- send a text – specific words, visions, dreams from the Holy Spirit are the only reliable source of guidance
Problem: this person is like a robot, they have no thoughts of their own – and the Holy Spirit won’t have an opinion on every decision we make
Gen 3:19 – The Lord brought the animals to the man to see what he would call them (we were made to make decisions for ourselves and God waits with interest to see what we will choose)
2. Multi-Vitamin Faith (Jamin throws John a vitamins, and John drinks with water)
- this person knows and believes that the Holy Spirit is in them and will never leave them (which is true) (Acts 2:38)
- but they don’t understand that the Holy Spirit does communicate with us, and so they think of him, as a multi-vitamin that has gone into their bodies to sanctify/cleanse them (make them holy/healthy), but they never need to think about him or do anything to cooperate with him (he doesn’t guide)
- Problem: this person never prays to the Holy Spirit or seeks to exercise spiritual gifts
- 1 Cor 14: 1 – Paul says to strive for the spiritual gifts, which means we actually have to do something to cooperate with the Holy Spirit (especially prophecy)
- 1 Thess 5:19 – Do not quench the Spirit. Do not despise the words of the prophets. Test everything.
- This means that when someone says “God told me” we don’t automatically assume it to be true … nor do we automatically assume it to not be true – we seek to hear the Holy Spirit in our lives – we test everything against scripture, and we try to read the signs of the times.
3. If it Feels Good Do It (John holds his heart, Jamin scratches his head)
- this person associates the ‘peace of God’ with feeling happy and contented – they assume all choices that feel good and bring contentment are the right choices – they use language like ‘it just feels right’, which often means, ‘it just feels good’
- Problem: this person is potentially obsessed with themselves and can’t distinguish between their own thoughts and feelings and the Holy Spirit’s prompting
- Romans 8: 16 – The Spirit testifies with our Spirit
- Romans 9:1 – Paul says “I am speaking the truth in Christ – I am not lying; my conscience confirms it by the Holy Spirit” – we can see there that the Holy Spirit confirms things in our spirit sometimes without words (and this may affect our feelings, but it is not our feelings alone that guide us)
- The Holy Spirit sometimes guides us to do things that don’t feel good – e.g. Jesus to the desert to be tested, and to the cross
4. Blessings (Jamin starts throwing chocolates at John)
- this person believes that the sign they are on the right track is that God is blessing their life with good things
- Problem: this person will never suffer/die for the gospel
- Rom 8 – God has subjected the world to futility and suffering – not everything that happens is a direct sign to us as individuals
5. Bible + Common Sense (Jamin throws a bible at John who studies it)
- this person believes that the only way the Holy Spirit really speaks to us today is through the written word
- of course this is the first way the Holy Spirit speaks, but not the only way
- Problem: this person has a relationship with a book, not God
- John 14:17 - The ‘Advocate’ is a person, not a thing – “You know him because he abides in you and will be with you.”
- the problem with all of these models, is the gap we see, between the person and the Holy Spirit (there is no relationship, they don’t know each other, there’s no interaction)
- and it’s strange that this would happen because it’s this gap between us and God that Jesus came to close … and yet we can become distant from the Holy Spirit who he sent to us, to lead us to him
- this is how it’s means to look (John and Jamin hug)
The Relational Model
It’s strange isn’t it, that we so freely use the language of having a personal relationship with Jesus ... but we almost never speak of having a personal relationship with the Holy Spirit.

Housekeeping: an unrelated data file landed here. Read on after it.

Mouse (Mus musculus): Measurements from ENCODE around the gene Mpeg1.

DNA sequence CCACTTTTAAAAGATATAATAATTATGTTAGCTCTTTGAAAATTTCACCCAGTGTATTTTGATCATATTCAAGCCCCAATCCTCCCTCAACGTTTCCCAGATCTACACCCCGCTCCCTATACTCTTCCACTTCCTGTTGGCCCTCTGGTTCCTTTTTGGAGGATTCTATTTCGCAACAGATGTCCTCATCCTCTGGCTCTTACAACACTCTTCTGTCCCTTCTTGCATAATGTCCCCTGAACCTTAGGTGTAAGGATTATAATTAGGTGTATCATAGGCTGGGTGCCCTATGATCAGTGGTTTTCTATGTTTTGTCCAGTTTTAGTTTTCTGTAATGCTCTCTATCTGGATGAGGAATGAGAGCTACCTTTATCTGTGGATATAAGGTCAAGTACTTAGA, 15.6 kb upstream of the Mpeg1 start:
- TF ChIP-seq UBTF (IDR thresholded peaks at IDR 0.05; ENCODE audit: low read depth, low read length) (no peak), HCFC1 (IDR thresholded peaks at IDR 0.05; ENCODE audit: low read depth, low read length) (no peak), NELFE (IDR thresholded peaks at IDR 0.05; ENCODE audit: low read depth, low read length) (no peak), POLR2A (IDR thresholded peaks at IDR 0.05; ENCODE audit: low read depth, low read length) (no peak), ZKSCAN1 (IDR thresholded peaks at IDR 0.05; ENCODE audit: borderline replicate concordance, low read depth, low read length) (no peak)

We might look to him for guidance … but he can’t guide us if we don’t have a relationship with him. Because he’s not an ‘it’. He’s a person who wants to be known and loved. He can even be grieved (Eph 4:30)
And he knows he can’t make us love him. The Holy Spirit is always patient, kind, gentle, loving. He won’t force himself on you … he respects you … he won’t communicate with you any more than to the extent that you allow.
Which is the very reason why I can’t give you a simple answer to the question: how does the Holy Spirit guide? Because he will communicate with you differently to me, and in a way that’s personal to you … and he will only reveal things to you to the extent that you invite him to do so and to the extent that you’re ready …
So, the most I can say is that there are some general modes of communication that he uses with different people at different times:
- words of knowledge
- spiritual gifts (e.g. teaching, wisdom, discernment of spirits)
- sometimes the Holy Spirit will use the gifts of another believer to communicate to us
- and sometimes he testifies to our spirit in a way that is beyond words, but confirms that our desires are in line with Jesus’ desires
- but this is something deeper than feelings
Paul gives an example of this when he compares being a believer to being an athlete:
“Athletes exercise self-control in all things; they do it to receive a perishable wreath, but we an imperishable one. So I do not run aimlessly, nor do I box as though beating the air; but I punish my body and enslave it …” (1 Cor 9:25-26)
The Holy Spirit drives us to achieve the higher aim of glorifying Jesus, even when it costs us, even when it hurts us. [That’s why his relationship with us can be a lot like a coach with an athlete – in fact he’s a lot like Usher in this video clip – check it out]
So, here’s my take-home question for you today (in the words of Usher): Do you really want more?
Do you want to know more about yourself, about what’s in your heart, about the future, about the people around you, about how the Holy Spirit wants you to serve?
Do you really want more of the Holy Spirit?
God says - Prov 8:17 – “I love those who love me and those who seek me diligently find me.”
In Matt 7:7 he says, “Ask, and it will be given you; search, and you will find; knock, and the door will be opened for you.”
The way to have a relationship is not to sit around and wait. We have to live our lives. We have to make decisions for ourselves. We bring who we are to a relationship, and the Holy Spirit brings who he is.
So, if you really want more …
Ask – talk to the Holy Spirit
Search – read the scripture, be an active Christian, seek to exercise spiritual gifts
Knock – start exercising and developing your spiritual gifts, and spending time with believers who are experienced in using those gifts
Ask, search, knock … and if you really want more, he will draw nearer to you.
(time for panel questions)